Interview with Andrew Marko

Andrew Marko in Every Brilliant Thing

Andrew Marko with a box of brilliant things. Photo: Gwen Pew

When the going gets tough, it’s easy to lose sight of what makes life so great. The narrator in Duncan Macmillan and Jonny Donahoe’s play Every Brilliant Thing would know – his mum had tried to commit suicide when he was only six years old. In order to remind her that there’s always something worth living for, he began writing a list of brilliant things that exist in the world over the next 30 years of his life, with a little help from his audience.

The resulting piece was first staged in 2013 in the UK. Since then, it’s headed to America (where it had a stint at a theatre Off-Broadway in New York), Australia, New Zealand, and various cities around Europe. And now, Mohamad Shaifulbahri (aka Shaiful), the joint artistic director of the newly-formed Bhumi Collective, is bringing it to Singapore.

“I first heard about it in Edinburgh when it was running at the Fringe. A number of friends said it’s a show I should really watch, but I couldn’t get tickets to it. I got a copy of the play not long after and thought it’s, um, brilliant!” says Shaiful. “The story of someone young being a caregiver isn’t something we had previously addressed on stage, and most of the work that’s been put up has centred on those with mental health issues as opposed to those caring for them. I felt it’d be nice to have something from that perspective.”

The narrator is played by Andrew Marko, who had just won Best Actor at the recent M1-The Straits Times Life Theatre Awards for his performance in Pangdemonium’s Falling. We catch up with him to find out what his rehearsal process is like, why the audience shouldn’t be put off by the play’s interactive element, and what, exactly, makes Every Brilliant Thing so brilliant.

First off, you’ve had a couple of rehearsal sessions for Every Brilliant Thing at the time that we’re doing this interview – how are you feeling about the show right now?
I’m absolutely terrified and excited at the same time! The text is brilliant but also rather difficult because there are so many numbers that I have to memorise. It’s been challenging, but I’m very much looking forward to getting it going.

When did you first encounter Duncan Macmillan and Jonny Donahoe’s play, and what were your immediate thoughts about it?
I first encountered it a few months ago when Shaiful approached me with the idea of staging it. I thought it sounded really, really exciting. It’s one of those plays that manages to spread an important message while being extremely fun.

The play has been staged to rave reviews in both the UK and in America. What do you think makes it so appealing and endearing?
I think it’s the unpredictability of the show. You never know what’s going to happen, really. The level of improvisation just makes things exciting. Comedy aside, the play is also extremely honest and heartfelt. People always appreciate an honest story.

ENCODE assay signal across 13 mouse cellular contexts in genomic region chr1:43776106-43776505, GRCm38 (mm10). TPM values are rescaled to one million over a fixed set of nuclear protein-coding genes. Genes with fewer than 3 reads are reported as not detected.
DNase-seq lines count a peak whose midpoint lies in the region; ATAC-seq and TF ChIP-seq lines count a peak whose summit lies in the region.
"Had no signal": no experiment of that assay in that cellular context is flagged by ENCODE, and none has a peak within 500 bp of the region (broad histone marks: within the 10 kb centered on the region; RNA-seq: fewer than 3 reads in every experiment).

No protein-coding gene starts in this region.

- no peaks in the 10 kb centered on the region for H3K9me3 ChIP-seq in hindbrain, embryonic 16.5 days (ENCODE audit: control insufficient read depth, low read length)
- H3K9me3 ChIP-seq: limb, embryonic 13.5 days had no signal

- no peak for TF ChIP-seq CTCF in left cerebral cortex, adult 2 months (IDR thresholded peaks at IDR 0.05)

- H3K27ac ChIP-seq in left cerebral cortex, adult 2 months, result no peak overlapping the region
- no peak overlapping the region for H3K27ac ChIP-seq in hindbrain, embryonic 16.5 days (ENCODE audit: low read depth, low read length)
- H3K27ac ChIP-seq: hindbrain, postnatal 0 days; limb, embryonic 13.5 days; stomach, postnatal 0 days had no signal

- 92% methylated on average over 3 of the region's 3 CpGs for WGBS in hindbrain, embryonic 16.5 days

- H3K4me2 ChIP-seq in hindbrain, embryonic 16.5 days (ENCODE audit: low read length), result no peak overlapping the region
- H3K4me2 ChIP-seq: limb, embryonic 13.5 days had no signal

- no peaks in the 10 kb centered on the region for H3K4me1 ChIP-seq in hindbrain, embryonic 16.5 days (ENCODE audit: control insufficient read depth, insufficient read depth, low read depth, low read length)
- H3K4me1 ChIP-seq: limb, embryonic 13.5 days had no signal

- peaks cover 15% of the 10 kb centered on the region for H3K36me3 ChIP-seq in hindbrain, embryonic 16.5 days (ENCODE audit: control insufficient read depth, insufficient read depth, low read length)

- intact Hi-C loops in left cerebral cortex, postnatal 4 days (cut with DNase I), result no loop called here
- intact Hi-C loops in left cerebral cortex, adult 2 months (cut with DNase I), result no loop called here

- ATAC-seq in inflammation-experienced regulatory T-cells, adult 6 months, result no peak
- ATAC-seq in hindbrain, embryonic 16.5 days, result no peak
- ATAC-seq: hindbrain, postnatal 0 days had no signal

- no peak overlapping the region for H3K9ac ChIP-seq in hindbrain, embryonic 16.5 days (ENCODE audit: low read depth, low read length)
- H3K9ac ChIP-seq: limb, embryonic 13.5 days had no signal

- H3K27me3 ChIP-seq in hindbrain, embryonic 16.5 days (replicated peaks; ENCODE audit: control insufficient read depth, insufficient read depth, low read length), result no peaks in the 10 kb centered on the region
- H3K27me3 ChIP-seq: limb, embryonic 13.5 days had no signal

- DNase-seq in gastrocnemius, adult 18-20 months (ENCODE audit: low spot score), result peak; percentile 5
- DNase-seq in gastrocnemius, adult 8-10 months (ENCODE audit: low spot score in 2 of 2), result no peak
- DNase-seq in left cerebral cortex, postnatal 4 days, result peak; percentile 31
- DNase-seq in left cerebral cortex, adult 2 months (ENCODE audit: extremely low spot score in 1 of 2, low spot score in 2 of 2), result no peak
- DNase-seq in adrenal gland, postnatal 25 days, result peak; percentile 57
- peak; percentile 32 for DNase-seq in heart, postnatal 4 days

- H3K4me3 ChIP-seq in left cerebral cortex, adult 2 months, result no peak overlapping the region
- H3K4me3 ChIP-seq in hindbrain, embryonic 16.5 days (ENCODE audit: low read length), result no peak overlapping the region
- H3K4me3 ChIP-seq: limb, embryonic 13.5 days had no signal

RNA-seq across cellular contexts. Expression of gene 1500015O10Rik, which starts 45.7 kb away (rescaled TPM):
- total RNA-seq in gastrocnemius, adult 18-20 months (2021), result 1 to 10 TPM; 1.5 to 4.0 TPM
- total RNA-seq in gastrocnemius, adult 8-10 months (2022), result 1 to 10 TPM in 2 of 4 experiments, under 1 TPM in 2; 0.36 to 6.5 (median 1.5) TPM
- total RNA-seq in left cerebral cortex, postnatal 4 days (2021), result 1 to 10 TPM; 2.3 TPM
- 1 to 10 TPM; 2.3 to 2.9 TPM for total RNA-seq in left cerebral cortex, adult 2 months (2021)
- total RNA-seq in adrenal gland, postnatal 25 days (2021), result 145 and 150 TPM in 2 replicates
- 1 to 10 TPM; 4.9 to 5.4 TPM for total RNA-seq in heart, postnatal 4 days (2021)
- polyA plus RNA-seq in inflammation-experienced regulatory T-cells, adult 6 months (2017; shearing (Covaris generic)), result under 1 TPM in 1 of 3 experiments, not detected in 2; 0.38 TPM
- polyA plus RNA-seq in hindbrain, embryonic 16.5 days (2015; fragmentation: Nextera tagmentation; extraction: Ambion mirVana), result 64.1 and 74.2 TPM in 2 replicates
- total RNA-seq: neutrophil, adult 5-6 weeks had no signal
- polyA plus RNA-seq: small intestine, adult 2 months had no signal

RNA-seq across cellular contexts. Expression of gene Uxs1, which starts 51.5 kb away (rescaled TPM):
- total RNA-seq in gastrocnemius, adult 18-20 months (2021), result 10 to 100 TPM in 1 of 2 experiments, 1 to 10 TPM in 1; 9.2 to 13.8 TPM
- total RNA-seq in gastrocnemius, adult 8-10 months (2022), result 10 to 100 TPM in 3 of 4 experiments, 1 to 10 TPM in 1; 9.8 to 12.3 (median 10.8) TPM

How do you rehearse for a play whose success depends as much on the audience as it does on the performer (who, of course, is also required to improvise)?
Well for a lot of the improv bits, Shaiful steps in to be the audience member and throws the best and the worst at me. We play out every possibility and try to find ways out of sticky situations that might arise.

Following on from that, a New York Times reviewer wrote: “Mr. Donahoe presides over [the show] as a host who is skilled in the art of disarming; he generates the illusion that he is somehow our acquaintance of long standing. He knows us well enough to tease us, it seems, but also likes us enough to keep us from making fools of ourselves.” Many theatregoers here aren’t necessarily huge fans of audience participation. Is it possible to practise putting people at ease?
Absolutely! I think the reason why people are so afraid of audience participation is because there is a very thick wall between the audience and the performer. It’s felt on both sides. But I’ve found that the important thing is to connect and engage with the audience before the play even begins. It breaks that wall very quickly.

Despite the cheery aspect of Every Brilliant Thing, the thing that lurks at the heart of the play is depression. From Yellow Chair Production’s Off-Centre to Pangdemonium’s Falling, you’ve been in quite a few productions that deal with mental health issues over the years. What are some lessons you learnt from researching and having conversations about these issues over the years?
I think the most important thing I’ve learnt is that everyone deserves a voice. Everyone deserves a chance to be treated like a friend. This world would be a lot better off if everyone chose love and kindness over hate and judgement.

Apart from Every Brilliant Thing, what else are you working on these days?
I’m trying to get through my last semester in school without failing everything. I’m also working on Electra with Cake Theatre as we are restaging it in KL in the first week of May. I’m also in the process of writing and recording an album with my band, Van Milos!

And lastly, what are some of the items that would be on your list of brilliant things?

  • Plastic chairs that don’t break when you lean back on them
  • Empty buses
  • Perfectly scrambled eggs
  • When you press the button for the elevator and it’s already on your floor so you don’t have to wait so long
  • The Odeon Towers carpark after 5pm
  • When you drop your phone on the floor but the screen doesn’t crack
  • When you order a wrap at subway and the person making it doesn’t spill any of the ingredients when wrapping the wrap
  • When free Wifi is actually free!

Interview by Gwen Pew on 10 April 2017

Find out more about Every Brilliant Thing here, and catch the show at Centre 42 from 18 – 23 April 2017.